Reagan at Camp David. Photo courtesy of the Ronald Reagan Library.
Ronald Reagan & The WPA
(See Photos Below!)
Ronald Reagan is popularly remembered for lowering taxes, reducing regulations, and shrinking the size of government. This popular remembrance is not always supported by the facts, however. For example, see this article discussing tax increases that Reagan endorsed.
One would expect--based upon the current Reagan mythology--that Reagan would have been vehemently opposed to every aspect of Roosevelt's New Deal programs. In fact, he wasn't. Reagan was a democrat before he was a republican, and one could easily argue that he was a New Deal democrat. As for the WPA, Reagan remembered it fondly (and long after his transition to the republican party):
"Now, a lot of people remember it as boondoggles...raking leaves...Maybe in some places it was. Maybe in the big city machines or something. But I can take you to our town and show you things, like a river front that I used to hike through once that was a swamp and is now a beautiful park-like place built by WPA."
From: William E. Leuchtenburg, "In the Shadow of FDR: From Harry Truman to George W. Bush," Ithaca, NY: Cornell University Press, 1983 (p. 214 of 2001 paperback edition), citing the transcript of an interview between Ronald Reagan and historian David McCullough, December 1, 1981, in conjunction with a Parade magazine article by David McCullough, "The Legacy: The President They Can't Forget," January 31, 1982, pp. 4-6.
Reagan not only reminisced about the good the WPA did, he also enjoyed the fruits of the WPA's labor. Reagan utilized Camp David as much, if not more, than any other president and, as you probably know, the WPA was heavily involved in the development of Camp David. Additionally, Reagan's name is attached to a large project of the New Deal era: "Ronald Reagan Washington National Airport" (previously named "Washington National Airport"). And in 2011, a statue of Reagan was placed at the airport. Yet, the airport was the result of "big government" action. Among the many federal agencies involved in its construction were the Public Works Administration and the WPA. Indeed, the airport was practically bullied past Congress by Roosevelt, which begs the question: Why isn't it named "Roosevelt National Airport"?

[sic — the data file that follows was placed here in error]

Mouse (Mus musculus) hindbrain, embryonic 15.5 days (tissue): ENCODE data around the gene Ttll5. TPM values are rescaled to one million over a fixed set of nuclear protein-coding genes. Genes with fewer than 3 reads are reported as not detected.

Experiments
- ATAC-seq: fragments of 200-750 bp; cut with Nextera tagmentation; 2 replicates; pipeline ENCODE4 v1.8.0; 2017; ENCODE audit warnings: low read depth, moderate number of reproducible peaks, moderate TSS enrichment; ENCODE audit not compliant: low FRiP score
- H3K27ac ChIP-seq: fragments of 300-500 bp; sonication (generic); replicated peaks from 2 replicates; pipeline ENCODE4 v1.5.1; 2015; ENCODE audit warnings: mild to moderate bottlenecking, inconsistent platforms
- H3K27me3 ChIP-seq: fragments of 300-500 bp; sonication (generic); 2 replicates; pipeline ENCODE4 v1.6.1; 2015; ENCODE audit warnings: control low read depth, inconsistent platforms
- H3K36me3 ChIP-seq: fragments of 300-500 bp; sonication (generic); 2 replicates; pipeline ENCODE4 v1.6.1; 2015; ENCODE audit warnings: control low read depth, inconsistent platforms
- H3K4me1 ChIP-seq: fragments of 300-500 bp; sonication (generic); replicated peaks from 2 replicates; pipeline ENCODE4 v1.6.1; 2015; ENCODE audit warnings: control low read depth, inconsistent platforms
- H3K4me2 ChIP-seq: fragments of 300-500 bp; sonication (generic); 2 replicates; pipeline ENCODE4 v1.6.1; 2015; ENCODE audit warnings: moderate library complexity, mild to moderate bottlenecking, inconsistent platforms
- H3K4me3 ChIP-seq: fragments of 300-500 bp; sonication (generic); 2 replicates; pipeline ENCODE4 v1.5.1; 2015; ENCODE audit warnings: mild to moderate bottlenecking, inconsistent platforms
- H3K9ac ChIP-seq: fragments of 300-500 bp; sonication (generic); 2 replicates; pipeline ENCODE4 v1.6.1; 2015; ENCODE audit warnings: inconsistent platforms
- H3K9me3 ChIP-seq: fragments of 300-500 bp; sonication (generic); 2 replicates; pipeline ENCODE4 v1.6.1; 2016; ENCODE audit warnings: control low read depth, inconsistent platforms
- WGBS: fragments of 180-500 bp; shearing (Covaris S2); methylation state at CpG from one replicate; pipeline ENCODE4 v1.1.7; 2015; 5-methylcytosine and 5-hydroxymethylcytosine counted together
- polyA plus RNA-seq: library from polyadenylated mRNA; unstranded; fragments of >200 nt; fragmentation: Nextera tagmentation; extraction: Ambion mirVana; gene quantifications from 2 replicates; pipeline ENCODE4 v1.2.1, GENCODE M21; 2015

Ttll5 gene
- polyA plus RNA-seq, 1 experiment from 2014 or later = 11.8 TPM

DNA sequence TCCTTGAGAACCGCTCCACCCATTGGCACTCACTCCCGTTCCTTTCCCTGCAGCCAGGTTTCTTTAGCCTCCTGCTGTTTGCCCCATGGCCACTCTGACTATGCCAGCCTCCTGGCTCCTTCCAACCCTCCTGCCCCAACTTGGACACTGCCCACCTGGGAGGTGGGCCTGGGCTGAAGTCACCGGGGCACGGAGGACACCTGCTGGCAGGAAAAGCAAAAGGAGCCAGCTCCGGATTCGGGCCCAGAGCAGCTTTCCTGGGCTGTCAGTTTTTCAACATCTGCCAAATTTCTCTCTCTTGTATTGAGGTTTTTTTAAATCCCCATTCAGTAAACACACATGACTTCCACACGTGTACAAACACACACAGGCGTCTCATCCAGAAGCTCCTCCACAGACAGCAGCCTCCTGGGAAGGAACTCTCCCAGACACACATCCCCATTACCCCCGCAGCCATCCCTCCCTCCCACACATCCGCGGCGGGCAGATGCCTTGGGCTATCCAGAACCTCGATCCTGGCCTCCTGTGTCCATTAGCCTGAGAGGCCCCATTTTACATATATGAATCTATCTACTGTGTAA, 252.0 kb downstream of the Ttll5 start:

The information above conjures up all sorts of questions about the legacies of Ronald Reagan and the New Deal. He was seemingly in support of the New Deal, yet scolded many of its underlying principles. He spoke favorably of the WPA, yet many of his political followers today would be aghast at any attempt to create a new WPA for the long-term unemployed. His name and statue adorn an airport made possible by Roosevelt and the New Deal programs, yet many conservatives consider the New Deal a horrible development in American history. This seems to suggest a case of political inconsistency, to the extreme. But whatever the case may be, if Roosevelt and Reagan were okay with the WPA, then why can't we create a new WPA for today's 5-6 million long-term unemployed Americans?
The main sources I used for the above narrative were (1) the Reagan National Airport history web page, (2) the book "In the Shadow of FDR," by Dr. William E. Leuchtenburg, and (3) the Baltimore Sun article "Story of Two Airports, Potomac and Patapsco," by E.T. Baker, November 24, 1940, p. M2)
Above: Ronald Reagan relaxing and/or working at Camp David. Reagan utilized the WPA-created presidential retreat as much, or more, than any other president. Photo courtesy of the Ronald Reagan Library.
Above: This section of Reagan National Airport--Terminal A--has something of a New Deal look, but I'm not sure how much of it is original. According to the Reagan National Airport history web page, "In the future, Historic Terminal A will undergo a renovation project to restore the terminal to its 1941 design and architecture." Photo taken 2012.
Above: The Ronald Reagan statute at Reagan National Airport, erected in 2011. Photo taken 2012.
Content copyright . WPA Today. All rights reserved.